2. Fix the leaks. This is, of course, basic common sense, but in feng shui leaking water is equivalent to leaking money. When a leak is fixed, the money stays, and you may just end up selling the home at a higher price.

3. For every room, a true function. When buyers see a treadmill in the bedroom, a computer on the kitchen counter, or a bike in the hallway, it may appear that the house doesn’t seem to have enough room for all the necessary functions. When staging a home, make sure every object in the room matches the room’s function.

4. Manage outdoor plants. Plants, especially dead ones, can block positive energy when physically touching the outside of the house.  When the limbs of a tree are in direct contact, they may even transfer negative energy into the home. Remove worry and excess debris, and the house may sell faster.

5. Place furniture in a commanding position. This means different things for different rooms, but the feng shui basic premise is that furniture should be arranged so the back and head are protected. Don’t have your back to a door or window when you’re on a couch, chair, or bed, and avoid directly facing a wall, especially when sitting at your desk.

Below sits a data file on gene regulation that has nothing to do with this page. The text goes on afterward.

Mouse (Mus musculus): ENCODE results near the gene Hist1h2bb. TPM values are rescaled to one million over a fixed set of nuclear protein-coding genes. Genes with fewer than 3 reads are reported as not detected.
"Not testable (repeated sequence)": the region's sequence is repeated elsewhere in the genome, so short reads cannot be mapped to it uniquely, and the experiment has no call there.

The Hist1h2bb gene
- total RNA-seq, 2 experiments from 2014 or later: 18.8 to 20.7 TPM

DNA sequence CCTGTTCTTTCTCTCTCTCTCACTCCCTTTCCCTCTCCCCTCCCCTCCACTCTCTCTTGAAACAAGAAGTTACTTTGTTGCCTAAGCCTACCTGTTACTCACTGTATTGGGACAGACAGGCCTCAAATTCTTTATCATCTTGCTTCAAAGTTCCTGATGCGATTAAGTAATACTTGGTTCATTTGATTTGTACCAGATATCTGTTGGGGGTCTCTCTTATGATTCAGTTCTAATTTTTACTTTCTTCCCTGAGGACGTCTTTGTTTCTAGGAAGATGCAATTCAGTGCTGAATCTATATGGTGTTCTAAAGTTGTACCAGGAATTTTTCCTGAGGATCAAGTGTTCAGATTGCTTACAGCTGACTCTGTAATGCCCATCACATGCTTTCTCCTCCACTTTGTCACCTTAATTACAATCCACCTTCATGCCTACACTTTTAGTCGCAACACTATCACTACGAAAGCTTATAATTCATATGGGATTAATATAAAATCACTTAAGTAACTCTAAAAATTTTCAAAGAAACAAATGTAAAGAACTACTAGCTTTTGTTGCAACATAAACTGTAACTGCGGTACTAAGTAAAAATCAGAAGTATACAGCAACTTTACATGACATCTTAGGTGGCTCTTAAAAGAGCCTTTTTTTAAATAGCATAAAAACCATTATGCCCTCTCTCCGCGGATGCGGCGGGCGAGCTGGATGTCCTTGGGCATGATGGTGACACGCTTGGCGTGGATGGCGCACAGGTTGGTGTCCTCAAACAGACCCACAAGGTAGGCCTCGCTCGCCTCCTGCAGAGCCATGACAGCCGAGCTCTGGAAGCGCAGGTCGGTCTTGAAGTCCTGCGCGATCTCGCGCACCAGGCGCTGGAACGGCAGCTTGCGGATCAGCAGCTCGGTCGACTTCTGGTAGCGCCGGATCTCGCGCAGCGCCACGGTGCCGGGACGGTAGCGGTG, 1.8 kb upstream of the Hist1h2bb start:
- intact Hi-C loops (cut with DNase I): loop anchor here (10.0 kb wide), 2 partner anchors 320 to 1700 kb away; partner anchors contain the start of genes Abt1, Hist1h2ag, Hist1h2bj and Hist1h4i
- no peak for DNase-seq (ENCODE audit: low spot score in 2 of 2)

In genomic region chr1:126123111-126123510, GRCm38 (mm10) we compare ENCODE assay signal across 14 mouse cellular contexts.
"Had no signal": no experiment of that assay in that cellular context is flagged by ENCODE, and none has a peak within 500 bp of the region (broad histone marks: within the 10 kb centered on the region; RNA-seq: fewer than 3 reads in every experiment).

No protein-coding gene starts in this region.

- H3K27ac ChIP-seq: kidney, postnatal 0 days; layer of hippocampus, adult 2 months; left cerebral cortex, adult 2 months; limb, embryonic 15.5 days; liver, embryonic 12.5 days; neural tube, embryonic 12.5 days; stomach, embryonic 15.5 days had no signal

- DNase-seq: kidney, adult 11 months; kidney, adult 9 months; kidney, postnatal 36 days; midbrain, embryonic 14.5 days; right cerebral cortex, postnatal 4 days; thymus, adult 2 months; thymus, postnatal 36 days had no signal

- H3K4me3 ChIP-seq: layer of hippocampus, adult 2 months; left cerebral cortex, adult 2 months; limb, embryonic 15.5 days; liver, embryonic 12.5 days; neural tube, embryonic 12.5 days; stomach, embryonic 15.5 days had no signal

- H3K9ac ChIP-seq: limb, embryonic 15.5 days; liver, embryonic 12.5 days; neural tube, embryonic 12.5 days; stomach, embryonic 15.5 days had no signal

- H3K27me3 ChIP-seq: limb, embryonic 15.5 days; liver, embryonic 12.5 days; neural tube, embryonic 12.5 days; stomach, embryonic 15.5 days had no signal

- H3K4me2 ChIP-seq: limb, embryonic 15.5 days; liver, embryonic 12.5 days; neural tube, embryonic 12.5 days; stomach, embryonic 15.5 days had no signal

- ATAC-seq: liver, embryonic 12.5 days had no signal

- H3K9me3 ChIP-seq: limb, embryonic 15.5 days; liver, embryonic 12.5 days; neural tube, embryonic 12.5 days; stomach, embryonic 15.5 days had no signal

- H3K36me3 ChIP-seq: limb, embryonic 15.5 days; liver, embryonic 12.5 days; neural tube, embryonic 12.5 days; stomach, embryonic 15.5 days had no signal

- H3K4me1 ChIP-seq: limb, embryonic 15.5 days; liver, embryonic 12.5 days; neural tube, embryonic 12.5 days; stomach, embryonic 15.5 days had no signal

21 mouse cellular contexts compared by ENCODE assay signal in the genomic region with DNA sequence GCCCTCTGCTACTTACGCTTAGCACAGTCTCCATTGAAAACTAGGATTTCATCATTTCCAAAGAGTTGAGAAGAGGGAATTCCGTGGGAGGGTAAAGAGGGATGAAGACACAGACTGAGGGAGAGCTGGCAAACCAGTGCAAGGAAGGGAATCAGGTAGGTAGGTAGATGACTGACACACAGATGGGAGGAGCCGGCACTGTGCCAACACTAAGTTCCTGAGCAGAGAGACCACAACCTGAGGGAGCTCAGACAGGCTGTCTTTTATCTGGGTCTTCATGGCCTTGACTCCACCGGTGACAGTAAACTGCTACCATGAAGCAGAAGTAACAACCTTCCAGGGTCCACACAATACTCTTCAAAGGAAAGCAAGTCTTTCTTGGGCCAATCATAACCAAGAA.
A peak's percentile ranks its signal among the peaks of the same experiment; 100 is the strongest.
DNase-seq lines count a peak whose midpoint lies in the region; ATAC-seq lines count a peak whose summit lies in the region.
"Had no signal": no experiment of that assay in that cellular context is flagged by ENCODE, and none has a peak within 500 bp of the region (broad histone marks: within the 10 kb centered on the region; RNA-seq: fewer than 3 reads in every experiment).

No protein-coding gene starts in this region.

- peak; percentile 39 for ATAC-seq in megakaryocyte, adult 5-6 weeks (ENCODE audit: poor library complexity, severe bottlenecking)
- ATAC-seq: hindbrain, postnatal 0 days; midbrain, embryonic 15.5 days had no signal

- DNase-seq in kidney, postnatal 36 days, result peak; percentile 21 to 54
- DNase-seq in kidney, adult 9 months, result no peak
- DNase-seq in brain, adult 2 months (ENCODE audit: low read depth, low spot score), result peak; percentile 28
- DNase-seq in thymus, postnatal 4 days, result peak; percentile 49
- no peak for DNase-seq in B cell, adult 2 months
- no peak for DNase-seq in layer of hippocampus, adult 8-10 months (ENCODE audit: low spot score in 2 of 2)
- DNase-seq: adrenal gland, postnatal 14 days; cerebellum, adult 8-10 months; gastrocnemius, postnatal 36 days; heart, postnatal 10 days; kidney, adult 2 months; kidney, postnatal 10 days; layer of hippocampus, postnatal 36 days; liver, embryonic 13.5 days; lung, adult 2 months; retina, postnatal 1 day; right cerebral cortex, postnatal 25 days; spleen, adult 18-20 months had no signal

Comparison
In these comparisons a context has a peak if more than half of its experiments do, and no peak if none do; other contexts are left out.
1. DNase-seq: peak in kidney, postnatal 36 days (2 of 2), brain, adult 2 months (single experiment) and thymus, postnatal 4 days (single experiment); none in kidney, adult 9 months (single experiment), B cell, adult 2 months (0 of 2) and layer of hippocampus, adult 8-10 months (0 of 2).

6. Keep the energy flowing.  Doors and windows are the entry points for energy to enter or escape, so make sure all are in good working order to encourage positive energy flow.  All doors (including closets) should open freely with nothing blocking their way.  Windows should be easy to open – make sure none are painted or nailed shut. If they’re stuck, you might get stuck with a listing that’s hard to sell.  If possible, open curtains and blinds before a showing to invite energy into the home.

7. Let the buyer find the view. When a home is designed to give you that big WOW view upon entering the front door, consider creating a bold, dramatic design statement to compete for that attention somewhere inside the home. This may seem counter-intuitive, but if buyers are immediately drawn outside, that means nothing inside is holding their attention. The more you can keep attention INSIDE the house before the eyes slip outside, the better energy and “greater likeability” you are creating.

8. Employ the power of red. Homes lacking a fire element may be more difficult to sell. This problem can be addressed with a quick fix of adding red or hot orange colors where appropriate.  Place a vase of red flowers on the counter, or toss a few red throw pillows on the couch or bed if the décor allows. A bowl of red apples is another easy solution. Pointy, triangular shapes are also considered fire elements in feng shui, so consider filling a vase with flowers like birds of paradise. Animal prints can also provide a fire element, as can actual fire, such as candles. Try adding a few splashes of red here and there, and see what it can do for your next listing.

Remember to follow our Blog at: https://therealestatebeat.wordpress.com/

Got Questions? – The Caton Team is here to help.

Email Sabrina & Susan at:  Info@TheCatonTeam.com

Call us at: 650-568-5522

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Please enjoy my personal journey through homeownership at:

http://ajourneythroughhomeownership.wordpress.com